A legal responsibility
Any postcard of a Hong Kong street scene demonstrates what residents know only too well; that the architecture of the territory is a haphazard amalgam of crumbling concrete illegal structures and rusting signboards, defying gravity and endangering the lives of those who walk beneath.
It was supposed, after the Aberdeen canopy collapse which took the life of an elderly newspaper vendor two years ago, that the law would be amended to make owners responsible for the safety of their property. Instead, a year later, another pedestrian was killed when a canopy collapsed above the food stall where he was eating, and at the inquest into his death, we learn that this long overdue law may not be finally drafted until the end of the year.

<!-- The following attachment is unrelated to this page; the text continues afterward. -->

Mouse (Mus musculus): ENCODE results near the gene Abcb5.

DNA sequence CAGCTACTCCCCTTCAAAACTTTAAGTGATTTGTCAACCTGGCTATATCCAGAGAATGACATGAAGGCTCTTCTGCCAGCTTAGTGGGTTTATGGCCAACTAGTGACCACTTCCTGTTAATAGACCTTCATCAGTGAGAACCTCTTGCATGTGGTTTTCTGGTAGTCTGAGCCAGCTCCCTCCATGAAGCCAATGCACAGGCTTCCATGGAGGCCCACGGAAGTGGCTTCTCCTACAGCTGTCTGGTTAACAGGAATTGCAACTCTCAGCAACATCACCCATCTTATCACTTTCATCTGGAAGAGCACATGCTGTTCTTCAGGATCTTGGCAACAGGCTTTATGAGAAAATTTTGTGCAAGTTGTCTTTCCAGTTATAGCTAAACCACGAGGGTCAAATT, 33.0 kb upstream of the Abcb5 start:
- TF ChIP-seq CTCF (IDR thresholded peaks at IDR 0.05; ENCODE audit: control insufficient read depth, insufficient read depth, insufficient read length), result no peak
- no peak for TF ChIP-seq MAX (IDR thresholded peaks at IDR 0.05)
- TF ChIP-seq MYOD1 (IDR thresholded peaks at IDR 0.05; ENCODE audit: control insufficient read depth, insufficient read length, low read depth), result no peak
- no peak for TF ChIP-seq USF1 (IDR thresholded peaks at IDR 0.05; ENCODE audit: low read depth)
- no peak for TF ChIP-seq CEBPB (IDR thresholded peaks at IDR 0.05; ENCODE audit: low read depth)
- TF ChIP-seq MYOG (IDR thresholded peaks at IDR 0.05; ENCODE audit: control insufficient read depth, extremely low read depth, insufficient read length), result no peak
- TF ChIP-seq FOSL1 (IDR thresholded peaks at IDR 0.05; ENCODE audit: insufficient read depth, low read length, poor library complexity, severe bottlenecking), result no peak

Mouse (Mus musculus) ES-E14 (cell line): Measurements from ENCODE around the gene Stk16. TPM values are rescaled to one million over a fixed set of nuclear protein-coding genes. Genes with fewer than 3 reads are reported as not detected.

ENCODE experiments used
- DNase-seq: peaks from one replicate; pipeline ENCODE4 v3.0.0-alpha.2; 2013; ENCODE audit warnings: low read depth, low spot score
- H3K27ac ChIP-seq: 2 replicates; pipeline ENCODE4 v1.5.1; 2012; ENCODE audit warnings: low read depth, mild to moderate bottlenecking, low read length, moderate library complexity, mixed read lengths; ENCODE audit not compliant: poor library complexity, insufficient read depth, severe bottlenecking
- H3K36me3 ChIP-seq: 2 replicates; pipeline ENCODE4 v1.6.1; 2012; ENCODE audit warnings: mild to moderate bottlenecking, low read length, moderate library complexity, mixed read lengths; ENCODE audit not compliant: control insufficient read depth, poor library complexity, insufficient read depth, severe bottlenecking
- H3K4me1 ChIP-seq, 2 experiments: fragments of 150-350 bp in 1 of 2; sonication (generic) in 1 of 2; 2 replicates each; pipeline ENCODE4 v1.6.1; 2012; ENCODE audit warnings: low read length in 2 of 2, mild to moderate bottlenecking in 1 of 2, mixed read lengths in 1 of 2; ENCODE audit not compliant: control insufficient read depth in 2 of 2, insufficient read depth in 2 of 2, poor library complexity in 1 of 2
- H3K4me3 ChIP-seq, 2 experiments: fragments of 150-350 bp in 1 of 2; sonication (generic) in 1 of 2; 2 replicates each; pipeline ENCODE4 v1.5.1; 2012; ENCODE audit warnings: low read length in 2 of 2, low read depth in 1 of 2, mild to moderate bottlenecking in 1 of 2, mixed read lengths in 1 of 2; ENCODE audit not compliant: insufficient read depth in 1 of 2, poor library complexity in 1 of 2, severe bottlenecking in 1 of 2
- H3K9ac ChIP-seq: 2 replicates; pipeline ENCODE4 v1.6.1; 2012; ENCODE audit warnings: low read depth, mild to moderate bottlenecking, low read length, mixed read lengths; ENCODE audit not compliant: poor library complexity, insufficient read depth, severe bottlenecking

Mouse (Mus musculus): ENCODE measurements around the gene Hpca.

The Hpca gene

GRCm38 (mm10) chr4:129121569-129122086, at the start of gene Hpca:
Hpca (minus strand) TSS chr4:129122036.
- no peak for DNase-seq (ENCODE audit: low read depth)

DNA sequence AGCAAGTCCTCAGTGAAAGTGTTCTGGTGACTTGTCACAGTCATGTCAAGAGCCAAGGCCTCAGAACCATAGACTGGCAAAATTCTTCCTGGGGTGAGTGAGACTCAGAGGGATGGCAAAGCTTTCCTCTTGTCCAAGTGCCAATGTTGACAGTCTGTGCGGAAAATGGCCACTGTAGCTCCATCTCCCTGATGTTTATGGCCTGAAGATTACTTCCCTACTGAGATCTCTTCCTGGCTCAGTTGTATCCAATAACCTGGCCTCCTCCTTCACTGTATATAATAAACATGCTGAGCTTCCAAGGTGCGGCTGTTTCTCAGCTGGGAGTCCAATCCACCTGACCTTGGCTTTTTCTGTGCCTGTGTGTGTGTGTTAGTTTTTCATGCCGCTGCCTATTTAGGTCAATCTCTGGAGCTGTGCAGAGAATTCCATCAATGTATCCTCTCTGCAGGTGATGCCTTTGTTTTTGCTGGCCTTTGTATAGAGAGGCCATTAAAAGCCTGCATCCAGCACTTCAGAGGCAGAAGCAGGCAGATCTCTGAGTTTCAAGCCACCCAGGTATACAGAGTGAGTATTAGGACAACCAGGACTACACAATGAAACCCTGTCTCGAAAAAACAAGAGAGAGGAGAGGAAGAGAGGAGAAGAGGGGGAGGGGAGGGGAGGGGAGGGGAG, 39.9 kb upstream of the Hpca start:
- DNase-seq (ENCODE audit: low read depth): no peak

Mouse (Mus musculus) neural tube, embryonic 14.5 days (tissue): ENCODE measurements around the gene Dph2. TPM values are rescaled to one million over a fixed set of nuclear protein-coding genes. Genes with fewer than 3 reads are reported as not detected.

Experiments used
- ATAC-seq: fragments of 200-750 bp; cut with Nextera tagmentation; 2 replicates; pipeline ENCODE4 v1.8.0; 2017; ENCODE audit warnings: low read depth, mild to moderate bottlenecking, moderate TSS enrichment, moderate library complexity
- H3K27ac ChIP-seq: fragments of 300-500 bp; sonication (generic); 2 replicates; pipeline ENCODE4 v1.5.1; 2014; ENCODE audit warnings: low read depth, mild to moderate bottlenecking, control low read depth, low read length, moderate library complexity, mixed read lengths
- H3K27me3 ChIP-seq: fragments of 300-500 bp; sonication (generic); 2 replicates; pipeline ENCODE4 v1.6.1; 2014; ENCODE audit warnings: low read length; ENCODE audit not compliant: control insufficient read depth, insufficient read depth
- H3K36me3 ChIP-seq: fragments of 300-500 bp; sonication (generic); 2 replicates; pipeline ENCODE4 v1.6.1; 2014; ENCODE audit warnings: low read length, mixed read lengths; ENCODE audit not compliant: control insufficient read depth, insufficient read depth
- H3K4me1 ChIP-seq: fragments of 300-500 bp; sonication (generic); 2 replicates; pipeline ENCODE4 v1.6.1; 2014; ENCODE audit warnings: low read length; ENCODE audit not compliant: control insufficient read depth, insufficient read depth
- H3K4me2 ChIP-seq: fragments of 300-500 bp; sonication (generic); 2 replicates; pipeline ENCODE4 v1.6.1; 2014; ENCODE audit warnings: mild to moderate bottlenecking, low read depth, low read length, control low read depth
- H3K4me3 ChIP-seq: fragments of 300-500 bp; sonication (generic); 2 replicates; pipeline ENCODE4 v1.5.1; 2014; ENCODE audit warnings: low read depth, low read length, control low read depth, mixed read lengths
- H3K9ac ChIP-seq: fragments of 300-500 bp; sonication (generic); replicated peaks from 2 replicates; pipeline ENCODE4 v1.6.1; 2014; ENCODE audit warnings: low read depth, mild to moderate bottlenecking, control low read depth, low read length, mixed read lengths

Even allowing for the intricacies of the legal process, this is an insupportable delay. Laws can be altered quickly enough when it suits the administration. No urgency seems to have been attached to this brief piece of legislation. If it had been, it is possible that the Kwun Tong property would have been checked and reinforced. Five little children might not have been left fatherless.
It is quite impossible for buildings inspectors to check every structure in the territory. At the rate at which property changes hands, and is divided among myriad owners and tenants, it is easy for landlords to deny responsibility for building work carried out by past owners.
But unless and until the law places responsibility for maintenance squarely on their shoulders, some owners will continue to economise on repairs, taking the view that illegal work carried out previously is no concern of theirs.
There must be no further delay in amending the statute book to put an end to this irresponsibility. Innocent lives must no longer be placed at risk by legal conundrums.